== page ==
[Interest] TLS/SSL XML encryption security
roland at logikalsolutions.com
Tue Oct 8 18:26:19 CEST 2019
On 10/8/19 5:00 AM, Thiago Macieira wrote:
> On Monday, 7 October 2019 15:43:21 PDT Roland Hughes wrote:
>> No. This technique is cracking without cracking. You are looking for a
>> fingerprint. That fingerprint is the opening string for an xml document
>> which must be there per the standard. For JSON it is the quote and colon
>> stuff mentioned earlier. You take however many bytes from the logged
>> packet as the key size the current thread is processing and perform a
>> keyed hit against the database. If found, great! If not, shuffle down
>> one byte and try again. Repeat until you've exceeded the attempt count
>> you are willing to make or found a match. When you find a match you try
>> key or key+salt combination on the entire thing. Pass the output to
>> something which checks for seemingly valid XML/JSON then either declare
>> victory or defeat.
> That DOES work with keys produced by OpenSSL that was affected by the Debian
> bug you described. That's because the bug caused the problem space to be
> extremely restricted. You said 32768 (2^15) possibilities.
Unless the key range 2^15 has been physically blocked from the
generation algorithm, the database created for that still works ~ 100%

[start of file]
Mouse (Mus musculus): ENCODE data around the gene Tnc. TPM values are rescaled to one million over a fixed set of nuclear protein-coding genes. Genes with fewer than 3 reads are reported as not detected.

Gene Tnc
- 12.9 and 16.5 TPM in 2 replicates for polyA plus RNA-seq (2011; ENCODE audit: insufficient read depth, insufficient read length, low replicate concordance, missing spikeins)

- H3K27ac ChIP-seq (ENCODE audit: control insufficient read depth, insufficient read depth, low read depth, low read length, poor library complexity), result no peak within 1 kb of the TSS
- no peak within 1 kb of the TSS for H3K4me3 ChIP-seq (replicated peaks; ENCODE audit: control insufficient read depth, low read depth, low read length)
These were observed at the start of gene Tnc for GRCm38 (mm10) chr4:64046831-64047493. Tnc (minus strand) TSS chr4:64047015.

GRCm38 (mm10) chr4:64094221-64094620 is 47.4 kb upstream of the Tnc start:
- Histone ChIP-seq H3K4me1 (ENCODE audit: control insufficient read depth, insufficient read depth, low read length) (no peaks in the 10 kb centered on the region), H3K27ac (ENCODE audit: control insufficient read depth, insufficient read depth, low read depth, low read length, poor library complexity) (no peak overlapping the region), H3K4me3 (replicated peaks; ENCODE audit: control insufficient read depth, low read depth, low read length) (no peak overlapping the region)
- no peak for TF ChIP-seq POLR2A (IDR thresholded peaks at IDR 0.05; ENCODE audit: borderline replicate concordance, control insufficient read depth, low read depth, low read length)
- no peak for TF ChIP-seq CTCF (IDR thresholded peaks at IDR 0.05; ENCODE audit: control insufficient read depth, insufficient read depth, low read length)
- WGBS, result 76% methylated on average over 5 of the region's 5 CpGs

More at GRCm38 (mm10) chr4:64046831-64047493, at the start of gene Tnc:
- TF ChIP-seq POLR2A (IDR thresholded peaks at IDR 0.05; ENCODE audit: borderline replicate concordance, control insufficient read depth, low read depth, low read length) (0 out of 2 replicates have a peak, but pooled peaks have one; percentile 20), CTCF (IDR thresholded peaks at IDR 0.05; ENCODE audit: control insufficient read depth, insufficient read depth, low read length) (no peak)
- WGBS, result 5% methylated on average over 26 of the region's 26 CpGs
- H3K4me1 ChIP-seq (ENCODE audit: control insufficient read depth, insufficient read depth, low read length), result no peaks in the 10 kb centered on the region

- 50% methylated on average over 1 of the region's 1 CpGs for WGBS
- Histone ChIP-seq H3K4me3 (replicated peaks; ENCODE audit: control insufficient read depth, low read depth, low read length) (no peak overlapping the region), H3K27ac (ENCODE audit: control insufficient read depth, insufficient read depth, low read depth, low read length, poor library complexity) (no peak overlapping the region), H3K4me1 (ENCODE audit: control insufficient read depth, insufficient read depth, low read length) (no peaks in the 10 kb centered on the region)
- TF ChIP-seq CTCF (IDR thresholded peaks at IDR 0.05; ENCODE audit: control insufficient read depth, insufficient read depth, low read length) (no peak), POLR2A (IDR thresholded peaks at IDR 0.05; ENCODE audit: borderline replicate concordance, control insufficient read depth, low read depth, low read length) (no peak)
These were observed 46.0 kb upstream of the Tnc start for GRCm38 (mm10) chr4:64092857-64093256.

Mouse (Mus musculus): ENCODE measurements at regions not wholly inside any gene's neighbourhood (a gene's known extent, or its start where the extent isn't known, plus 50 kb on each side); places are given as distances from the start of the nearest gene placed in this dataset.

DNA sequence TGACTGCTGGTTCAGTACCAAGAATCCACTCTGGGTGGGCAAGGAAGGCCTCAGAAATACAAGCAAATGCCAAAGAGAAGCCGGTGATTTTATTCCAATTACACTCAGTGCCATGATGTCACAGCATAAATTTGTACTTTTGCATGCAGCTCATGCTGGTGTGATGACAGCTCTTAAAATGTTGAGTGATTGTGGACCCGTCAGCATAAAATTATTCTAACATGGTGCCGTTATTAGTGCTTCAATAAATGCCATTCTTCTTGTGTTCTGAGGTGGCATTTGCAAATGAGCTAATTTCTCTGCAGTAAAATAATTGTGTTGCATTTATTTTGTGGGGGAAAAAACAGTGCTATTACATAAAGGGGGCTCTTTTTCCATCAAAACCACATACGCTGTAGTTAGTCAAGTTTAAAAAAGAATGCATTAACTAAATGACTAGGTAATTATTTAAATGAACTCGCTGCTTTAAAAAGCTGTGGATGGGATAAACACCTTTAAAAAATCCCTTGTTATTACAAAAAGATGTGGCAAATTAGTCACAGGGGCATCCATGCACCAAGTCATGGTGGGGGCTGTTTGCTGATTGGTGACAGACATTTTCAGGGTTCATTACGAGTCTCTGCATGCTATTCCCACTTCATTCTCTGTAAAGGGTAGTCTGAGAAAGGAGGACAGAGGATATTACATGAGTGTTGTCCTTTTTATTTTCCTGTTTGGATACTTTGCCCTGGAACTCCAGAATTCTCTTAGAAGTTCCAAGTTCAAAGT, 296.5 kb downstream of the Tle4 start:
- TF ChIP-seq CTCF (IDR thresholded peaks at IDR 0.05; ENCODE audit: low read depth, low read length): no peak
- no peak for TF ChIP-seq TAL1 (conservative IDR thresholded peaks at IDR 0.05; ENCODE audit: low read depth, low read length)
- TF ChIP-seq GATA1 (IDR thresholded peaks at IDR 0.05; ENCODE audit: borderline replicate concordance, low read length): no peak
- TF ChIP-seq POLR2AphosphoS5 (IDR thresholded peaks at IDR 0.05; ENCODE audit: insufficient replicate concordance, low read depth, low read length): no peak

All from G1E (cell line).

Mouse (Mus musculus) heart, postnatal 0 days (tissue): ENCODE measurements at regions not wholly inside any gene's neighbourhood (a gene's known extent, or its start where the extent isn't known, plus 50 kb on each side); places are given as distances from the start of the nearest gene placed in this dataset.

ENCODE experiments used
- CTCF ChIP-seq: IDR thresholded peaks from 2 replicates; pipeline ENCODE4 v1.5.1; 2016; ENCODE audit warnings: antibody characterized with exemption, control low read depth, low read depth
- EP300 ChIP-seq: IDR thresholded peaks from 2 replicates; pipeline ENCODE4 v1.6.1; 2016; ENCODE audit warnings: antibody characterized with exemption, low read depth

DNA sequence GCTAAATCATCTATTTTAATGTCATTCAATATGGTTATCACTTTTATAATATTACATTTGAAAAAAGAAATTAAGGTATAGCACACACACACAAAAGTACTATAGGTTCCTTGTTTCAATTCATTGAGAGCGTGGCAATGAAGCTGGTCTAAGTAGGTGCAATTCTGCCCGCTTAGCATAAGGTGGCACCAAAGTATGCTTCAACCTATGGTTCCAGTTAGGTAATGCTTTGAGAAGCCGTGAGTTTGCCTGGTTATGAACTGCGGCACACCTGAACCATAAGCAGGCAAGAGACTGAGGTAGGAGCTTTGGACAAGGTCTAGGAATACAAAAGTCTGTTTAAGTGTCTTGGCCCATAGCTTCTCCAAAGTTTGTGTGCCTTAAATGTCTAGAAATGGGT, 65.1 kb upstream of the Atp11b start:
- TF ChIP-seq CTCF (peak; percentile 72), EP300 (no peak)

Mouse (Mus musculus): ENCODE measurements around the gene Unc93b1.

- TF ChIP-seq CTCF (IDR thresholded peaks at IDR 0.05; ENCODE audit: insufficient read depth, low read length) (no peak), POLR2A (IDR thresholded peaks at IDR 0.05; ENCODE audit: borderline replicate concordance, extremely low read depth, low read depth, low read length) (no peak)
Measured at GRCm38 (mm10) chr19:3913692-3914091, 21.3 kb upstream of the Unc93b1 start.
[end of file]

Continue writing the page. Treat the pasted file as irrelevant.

of the time when the random key falls in that range. The percentage
would depend on how many Salts were used for generation or them having
created the unicorn, a perfectly functioning desalinization routine.
> A non-broken random generator will produce 2^128 possibilities in 128 bits.
> You CANNOT compare fast enough
Does not matter because has nothing to do with how this works. Not the
best, not the worst, just a set it and forget it automated kind of
thing. It's taking roughly 8 bytes out of the packet and doing a keyed
hit on the database. If found great! If not, it slides the window down
one byte and performs a new 8 byte keyed hit.
This is *NOT* a real time attack. Everything is independent. The sniffer
wakes up once per day, checks how much space is left in one or more
directories, if there is room for more packets, it reaches out and
sniffs a few more. Either way, it goes back to sleep for a day.
>> These attacks aren't designed for 100% capture/penetration. The workers
>> are continually adding new rows to the database table(s). The sniffed
>> packets which were not successfully decrypted can basically be stored
>> until you decrypt them or your drives fail or that you decide any
>> packets more than N-weeks old will be purged.
> You seem to be arguing for brute-force attacks until one gets lucky. That is